The airline industry is pretty big here in the Pacific Northwest. I pass by one of Boeing’s fields quite frequently. (It looks like a graveyard for 737 MAX’s at the moment, since they’re grounded.)
So it didn’t surprise me to discover that a portion of the local Highline Heritage Museum is dedicated to the aircraft industry. It’s part of the reason that this region has been able to thrive. Folks around here are quite proud of that.
But there was a little something nestled within this display that I suspect its curators didn’t look at very closely. Hiding amongst some pins that were supposedly given out as gifts by airlines was something quite unexpected. It was a McDonald’s pin, with its distinctive golden arches.
Innocuous enough, one would think. But rather than saying McDonald’s it said… wait. That can’t be right. Was I really seeing what I thought I was seeing? Doesn’t it say “McShit”?
What do you think? I had to ask my husband to confirm, as my eyesight isn’t what it used to be. Yup. It says McShit.
Needless to say, this raised a lot of questions. Why would anyone mass produce such a pin? Would an airline give this out to people? Surely not.
So I Googled it. So you won’t have to. You’re welcome.
The Urban Dictionary claims that about 30 minutes after eating at this fine establishment, you get McCramps, which then evolve into McFarts, and then… well, you get the picture. It also talks about the phrase “McShit with Lies” which is, apparently, when you ask a cashier for the bathroom code, assuring him that you’ll be back to purchase something afterward, but, in fact, you leave without doing so. (I’m guilty of that. Sometimes you do what you have to do to stay healthy.)
In my search I also came across several McShit t-shirts, so apparently it is a thing. But one suspects the pins were not given out by the airlines. Corporations tend to stick together.
Am I going to point out this little historical error in their exhibit to the museum? Nah. It makes me happy to think about that pin being on display, and only being noticed by an observant few.
One of the very first things you see when you enter the Highline Heritage Museum is a replica of a Megalonyx skeleton that was found when they were constructing a runway at the Sea-Tac Airport south of Seattle, Washington.
At nearly 10 feet, it towers above you. One of its claws is as big as your hand. It looks quite fearsome, but in fact it’s a giant ground sloth, and it ate only plants.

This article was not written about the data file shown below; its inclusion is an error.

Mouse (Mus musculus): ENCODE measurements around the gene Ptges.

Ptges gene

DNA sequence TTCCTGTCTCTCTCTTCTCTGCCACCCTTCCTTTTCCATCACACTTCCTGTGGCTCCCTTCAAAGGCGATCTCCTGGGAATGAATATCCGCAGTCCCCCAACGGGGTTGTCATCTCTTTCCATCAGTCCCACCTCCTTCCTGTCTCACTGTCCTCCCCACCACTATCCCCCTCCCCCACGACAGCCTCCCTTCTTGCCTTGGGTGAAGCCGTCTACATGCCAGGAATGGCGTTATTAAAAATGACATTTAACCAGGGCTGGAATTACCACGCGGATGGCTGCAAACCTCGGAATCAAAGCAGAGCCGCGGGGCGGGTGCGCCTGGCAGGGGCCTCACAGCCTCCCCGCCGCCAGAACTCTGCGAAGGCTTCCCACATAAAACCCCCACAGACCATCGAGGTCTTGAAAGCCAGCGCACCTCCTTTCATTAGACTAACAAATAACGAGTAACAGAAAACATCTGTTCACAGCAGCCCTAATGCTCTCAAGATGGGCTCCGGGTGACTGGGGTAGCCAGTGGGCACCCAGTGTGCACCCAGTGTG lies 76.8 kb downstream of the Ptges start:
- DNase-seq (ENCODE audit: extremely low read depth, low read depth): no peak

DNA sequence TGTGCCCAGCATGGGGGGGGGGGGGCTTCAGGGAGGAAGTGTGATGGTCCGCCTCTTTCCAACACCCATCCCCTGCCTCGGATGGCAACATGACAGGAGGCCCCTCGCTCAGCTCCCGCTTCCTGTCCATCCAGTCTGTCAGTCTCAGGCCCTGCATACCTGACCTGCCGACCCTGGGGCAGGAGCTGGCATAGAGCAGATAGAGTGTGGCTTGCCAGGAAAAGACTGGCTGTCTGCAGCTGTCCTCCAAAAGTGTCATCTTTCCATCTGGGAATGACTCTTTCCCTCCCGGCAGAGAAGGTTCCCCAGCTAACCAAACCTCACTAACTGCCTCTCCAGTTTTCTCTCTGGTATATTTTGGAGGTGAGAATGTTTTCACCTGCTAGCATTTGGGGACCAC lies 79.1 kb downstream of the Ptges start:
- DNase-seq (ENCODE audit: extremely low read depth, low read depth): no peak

When Thomas Jefferson was presented with a few of the claws from one of these creatures, he assumed it was a large lion and named it Megalonyx, which is Greek for “Large Claw”. He also assumed that these animals were still living somewhere in the wilds of unexplored America, and asked Lewis and Clark to keep their eyes out for them during their travels (as if they didn’t have enough to stress out about).
Thank goodness Megalonyx actually lived 13,000 years ago, because if I saw something like this wandering about in my back yard, I’d freak out. My little dachshund would probably attack its ankles, and the thing would look at him quizzically and slowly, very slowly, flick him aside like a gnat.
Check out this little video about how sloths evolved from being these giants to the cute little guys we see today. It makes me wonder what the world will be like 13,000 years from now.
I had the opportunity to visit yet another small-town museum, this time in Burien, Washington. The Highline Heritage Museum highlights the Highline region, which comprises the cities of White Center, Burien, Normandy Park, SeaTac, and part of Des Moines, Washington.
I’m always delighted by what I learn in these earnest little museums, but this one was particularly impressive. First of all, the displays were extremely well crafted and kept my interest. They were fun, colorful, and interactive.
They had displays relating to the region’s archeology, indigenous history, war efforts, pioneers, aircraft industry, school histories, and the Highline Times newspaper. And that list barely scratches the surface. I learned so much there that it’s potentially going to generate 4 more blog posts.
Museums of this kind make a community more vibrant. They allow you to gain a deeper understanding of a region’s culture and history, and that provides you with a stronger sense of place as you walk the streets. I highly encourage you to visit your local museums and support them.
This museum, in particular, is even more remarkable when you consider that the vast majority of it is run by volunteers. If you’re ever in the neighborhood, stop by for a visit. Also purchase something from the gift shop and/or make a donation. Consider it an investment in the region.